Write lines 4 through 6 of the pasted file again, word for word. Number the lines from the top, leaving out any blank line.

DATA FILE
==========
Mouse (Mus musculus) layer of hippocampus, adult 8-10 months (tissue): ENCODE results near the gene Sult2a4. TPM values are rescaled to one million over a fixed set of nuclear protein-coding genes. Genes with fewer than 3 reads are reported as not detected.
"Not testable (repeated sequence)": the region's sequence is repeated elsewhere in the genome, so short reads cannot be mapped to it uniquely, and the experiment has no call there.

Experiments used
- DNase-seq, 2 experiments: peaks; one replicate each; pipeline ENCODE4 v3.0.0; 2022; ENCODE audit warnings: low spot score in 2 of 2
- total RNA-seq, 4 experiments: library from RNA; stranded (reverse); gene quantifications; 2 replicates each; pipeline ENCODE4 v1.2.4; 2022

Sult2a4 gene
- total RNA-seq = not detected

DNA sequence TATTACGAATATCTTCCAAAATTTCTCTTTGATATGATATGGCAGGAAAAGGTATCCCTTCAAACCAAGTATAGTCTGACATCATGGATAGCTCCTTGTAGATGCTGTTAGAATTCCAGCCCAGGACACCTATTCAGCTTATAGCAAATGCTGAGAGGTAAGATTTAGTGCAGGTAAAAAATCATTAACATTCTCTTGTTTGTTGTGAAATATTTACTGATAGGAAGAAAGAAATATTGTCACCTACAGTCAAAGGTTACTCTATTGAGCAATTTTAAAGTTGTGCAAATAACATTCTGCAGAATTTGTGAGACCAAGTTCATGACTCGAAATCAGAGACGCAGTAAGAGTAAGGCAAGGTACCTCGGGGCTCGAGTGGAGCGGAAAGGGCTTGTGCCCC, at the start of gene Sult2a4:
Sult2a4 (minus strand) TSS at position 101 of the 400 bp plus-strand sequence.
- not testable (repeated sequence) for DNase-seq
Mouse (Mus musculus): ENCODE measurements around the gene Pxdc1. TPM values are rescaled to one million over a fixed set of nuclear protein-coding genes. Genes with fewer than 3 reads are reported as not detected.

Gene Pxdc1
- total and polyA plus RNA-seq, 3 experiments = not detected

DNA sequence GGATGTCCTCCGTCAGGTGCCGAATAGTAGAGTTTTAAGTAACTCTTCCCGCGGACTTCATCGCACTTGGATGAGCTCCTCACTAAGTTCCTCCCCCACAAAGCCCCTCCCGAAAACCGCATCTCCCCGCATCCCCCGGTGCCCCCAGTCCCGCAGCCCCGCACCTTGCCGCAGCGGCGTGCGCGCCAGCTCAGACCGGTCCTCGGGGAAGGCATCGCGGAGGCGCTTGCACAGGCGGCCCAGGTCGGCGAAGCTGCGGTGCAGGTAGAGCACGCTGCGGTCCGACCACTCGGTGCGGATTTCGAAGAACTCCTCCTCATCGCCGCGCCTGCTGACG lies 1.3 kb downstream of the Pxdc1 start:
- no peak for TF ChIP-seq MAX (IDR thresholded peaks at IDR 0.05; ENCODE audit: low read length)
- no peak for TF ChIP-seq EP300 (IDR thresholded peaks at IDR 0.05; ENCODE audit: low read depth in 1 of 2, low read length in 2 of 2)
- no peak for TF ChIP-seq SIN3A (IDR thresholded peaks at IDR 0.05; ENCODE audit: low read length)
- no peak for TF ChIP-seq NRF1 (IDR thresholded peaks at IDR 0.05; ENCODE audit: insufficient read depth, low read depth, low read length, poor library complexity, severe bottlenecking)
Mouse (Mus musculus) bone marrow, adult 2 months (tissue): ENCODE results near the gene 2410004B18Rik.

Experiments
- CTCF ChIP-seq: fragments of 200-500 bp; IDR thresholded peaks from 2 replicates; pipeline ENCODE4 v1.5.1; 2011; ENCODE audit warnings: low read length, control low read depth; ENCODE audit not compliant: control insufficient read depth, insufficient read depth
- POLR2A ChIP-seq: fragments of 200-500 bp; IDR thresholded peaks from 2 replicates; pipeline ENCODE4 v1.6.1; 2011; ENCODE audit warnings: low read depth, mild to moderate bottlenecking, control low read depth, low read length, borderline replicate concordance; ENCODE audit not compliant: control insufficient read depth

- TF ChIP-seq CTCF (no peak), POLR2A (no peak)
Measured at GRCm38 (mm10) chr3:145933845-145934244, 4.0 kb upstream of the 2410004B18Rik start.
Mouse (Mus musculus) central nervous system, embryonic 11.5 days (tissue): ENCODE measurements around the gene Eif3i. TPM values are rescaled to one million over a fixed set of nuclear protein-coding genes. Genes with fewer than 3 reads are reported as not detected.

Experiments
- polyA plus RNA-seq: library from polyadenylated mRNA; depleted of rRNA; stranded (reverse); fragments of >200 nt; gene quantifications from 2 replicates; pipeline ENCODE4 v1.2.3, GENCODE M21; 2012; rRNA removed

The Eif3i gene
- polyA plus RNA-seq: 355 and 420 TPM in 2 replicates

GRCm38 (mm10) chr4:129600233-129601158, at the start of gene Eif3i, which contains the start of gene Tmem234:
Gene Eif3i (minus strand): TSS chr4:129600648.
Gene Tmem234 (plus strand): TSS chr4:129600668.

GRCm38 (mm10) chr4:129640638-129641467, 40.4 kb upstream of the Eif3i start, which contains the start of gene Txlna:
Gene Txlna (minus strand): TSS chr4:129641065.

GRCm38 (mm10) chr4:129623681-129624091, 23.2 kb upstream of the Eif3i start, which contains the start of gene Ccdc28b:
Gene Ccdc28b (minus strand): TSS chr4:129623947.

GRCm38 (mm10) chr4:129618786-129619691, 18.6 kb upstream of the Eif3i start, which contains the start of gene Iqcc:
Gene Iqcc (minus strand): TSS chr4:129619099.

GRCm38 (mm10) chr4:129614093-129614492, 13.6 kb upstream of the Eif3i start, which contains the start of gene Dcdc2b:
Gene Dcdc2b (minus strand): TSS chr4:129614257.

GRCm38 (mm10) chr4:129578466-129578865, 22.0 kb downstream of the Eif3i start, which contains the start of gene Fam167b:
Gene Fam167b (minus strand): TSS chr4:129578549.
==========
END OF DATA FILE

- DNase-seq, 2 experiments: peaks; one replicate each; pipeline ENCODE4 v3.0.0; 2022; ENCODE audit warnings: low spot score in 2 of 2
- total RNA-seq, 4 experiments: library from RNA; stranded (reverse); gene quantifications; 2 replicates each; pipeline ENCODE4 v1.2.4; 2022

Sult2a4 gene